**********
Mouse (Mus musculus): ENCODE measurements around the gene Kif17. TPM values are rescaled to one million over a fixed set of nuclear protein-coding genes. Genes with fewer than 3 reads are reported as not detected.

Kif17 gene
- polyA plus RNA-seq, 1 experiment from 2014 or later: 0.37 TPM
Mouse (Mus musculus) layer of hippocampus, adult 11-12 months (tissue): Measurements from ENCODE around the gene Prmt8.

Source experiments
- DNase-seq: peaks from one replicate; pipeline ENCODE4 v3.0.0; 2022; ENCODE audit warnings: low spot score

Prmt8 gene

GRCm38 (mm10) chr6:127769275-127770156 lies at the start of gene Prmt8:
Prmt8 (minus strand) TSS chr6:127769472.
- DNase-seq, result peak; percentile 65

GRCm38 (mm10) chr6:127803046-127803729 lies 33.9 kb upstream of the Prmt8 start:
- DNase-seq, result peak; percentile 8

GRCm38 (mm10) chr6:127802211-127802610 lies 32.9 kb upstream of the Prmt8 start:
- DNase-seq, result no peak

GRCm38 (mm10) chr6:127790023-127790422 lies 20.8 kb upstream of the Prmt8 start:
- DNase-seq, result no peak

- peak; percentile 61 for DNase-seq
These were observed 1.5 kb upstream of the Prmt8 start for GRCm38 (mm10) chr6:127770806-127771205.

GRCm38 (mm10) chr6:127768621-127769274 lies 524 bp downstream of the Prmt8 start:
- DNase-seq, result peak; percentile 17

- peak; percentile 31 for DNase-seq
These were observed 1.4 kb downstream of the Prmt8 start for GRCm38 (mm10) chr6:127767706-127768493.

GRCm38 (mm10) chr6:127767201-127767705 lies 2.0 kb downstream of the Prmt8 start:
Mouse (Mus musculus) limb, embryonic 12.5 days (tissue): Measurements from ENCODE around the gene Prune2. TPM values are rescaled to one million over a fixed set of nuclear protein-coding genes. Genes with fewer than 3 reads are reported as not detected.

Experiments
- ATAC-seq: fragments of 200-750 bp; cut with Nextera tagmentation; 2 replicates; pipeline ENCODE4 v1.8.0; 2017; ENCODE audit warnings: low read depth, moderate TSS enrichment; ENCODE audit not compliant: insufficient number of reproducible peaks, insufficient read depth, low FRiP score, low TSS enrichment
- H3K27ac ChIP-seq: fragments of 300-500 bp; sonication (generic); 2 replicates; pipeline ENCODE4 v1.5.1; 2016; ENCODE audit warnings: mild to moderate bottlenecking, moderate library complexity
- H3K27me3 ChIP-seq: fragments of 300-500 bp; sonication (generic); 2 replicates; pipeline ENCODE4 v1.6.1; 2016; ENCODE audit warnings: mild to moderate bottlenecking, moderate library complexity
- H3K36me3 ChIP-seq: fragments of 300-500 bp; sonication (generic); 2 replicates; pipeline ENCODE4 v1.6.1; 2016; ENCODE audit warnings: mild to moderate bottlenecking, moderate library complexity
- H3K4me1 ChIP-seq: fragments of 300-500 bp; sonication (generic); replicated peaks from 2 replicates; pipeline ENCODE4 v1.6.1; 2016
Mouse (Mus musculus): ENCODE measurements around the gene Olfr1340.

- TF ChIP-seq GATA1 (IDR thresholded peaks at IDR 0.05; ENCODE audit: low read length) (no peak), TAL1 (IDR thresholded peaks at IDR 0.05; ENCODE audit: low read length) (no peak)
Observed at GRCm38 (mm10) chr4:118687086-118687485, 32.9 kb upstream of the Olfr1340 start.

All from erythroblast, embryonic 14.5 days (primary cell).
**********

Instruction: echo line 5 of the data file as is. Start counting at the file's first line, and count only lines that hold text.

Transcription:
Source experiments